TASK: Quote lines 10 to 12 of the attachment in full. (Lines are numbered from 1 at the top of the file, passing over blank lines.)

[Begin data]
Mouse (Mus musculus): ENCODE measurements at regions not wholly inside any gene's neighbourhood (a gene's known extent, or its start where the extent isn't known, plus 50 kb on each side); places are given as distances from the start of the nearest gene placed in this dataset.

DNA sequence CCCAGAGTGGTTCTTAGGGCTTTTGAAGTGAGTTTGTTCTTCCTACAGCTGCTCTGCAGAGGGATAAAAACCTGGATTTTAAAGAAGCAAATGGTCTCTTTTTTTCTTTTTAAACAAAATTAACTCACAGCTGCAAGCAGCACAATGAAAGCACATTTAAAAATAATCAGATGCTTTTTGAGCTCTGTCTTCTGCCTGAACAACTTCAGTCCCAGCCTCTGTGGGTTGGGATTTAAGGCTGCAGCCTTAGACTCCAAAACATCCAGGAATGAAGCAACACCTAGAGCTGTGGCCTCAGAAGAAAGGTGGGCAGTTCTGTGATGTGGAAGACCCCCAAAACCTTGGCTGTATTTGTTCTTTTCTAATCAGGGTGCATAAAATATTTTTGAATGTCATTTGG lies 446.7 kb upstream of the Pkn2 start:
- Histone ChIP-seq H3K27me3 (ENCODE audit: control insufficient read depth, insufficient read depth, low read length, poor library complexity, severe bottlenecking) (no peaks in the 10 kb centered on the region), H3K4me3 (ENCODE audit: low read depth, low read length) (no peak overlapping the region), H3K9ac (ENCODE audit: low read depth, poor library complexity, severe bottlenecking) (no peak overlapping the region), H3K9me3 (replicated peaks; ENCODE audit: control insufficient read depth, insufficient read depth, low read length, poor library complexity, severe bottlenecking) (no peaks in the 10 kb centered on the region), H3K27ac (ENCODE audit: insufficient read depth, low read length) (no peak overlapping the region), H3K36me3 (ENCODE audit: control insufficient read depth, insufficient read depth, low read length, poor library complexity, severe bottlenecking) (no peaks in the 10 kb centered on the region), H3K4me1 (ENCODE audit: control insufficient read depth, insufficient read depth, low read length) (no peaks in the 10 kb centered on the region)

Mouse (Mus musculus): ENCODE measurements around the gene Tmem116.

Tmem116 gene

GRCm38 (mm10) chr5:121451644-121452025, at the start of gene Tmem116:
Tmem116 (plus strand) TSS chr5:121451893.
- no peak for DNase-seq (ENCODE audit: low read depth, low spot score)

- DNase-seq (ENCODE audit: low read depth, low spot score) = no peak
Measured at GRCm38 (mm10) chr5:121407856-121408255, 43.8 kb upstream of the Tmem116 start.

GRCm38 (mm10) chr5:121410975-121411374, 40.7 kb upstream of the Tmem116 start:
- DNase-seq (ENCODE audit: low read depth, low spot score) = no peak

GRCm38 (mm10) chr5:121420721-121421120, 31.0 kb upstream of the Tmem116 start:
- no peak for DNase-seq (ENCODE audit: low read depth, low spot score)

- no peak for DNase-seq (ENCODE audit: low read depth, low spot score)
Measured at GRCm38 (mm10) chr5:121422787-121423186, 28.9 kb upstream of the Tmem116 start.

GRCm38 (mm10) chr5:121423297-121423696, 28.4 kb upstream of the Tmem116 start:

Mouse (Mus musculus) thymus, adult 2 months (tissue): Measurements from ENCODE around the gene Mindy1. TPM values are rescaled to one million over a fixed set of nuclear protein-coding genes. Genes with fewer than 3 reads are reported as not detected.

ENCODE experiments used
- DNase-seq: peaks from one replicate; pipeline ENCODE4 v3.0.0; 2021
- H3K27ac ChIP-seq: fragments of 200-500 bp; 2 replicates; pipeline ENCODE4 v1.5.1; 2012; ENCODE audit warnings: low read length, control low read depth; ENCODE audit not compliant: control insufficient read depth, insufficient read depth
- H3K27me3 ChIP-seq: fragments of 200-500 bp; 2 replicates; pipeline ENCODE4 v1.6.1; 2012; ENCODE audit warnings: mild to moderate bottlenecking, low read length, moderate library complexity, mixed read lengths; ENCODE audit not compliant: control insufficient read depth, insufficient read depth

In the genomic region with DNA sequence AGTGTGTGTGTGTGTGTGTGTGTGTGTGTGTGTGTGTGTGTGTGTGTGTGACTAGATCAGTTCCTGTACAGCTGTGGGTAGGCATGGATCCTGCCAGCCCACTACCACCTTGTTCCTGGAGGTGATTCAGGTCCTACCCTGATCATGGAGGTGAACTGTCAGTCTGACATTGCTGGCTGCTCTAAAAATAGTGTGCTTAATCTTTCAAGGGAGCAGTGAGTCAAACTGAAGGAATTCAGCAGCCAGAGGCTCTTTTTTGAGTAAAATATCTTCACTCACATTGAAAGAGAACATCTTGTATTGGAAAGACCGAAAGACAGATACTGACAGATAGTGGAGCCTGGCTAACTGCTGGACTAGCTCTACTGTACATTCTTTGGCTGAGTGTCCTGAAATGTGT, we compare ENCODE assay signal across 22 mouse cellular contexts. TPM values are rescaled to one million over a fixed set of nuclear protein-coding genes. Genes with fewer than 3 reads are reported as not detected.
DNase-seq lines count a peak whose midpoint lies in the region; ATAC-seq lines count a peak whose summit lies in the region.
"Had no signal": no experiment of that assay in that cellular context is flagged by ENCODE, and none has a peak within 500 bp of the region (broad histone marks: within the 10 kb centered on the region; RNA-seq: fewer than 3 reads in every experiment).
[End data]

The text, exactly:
Measured at GRCm38 (mm10) chr5:121407856-121408255, 43.8 kb upstream of the Tmem116 start.

GRCm38 (mm10) chr5:121410975-121411374, 40.7 kb upstream of the Tmem116 start:
- DNase-seq (ENCODE audit: low read depth, low spot score) = no peak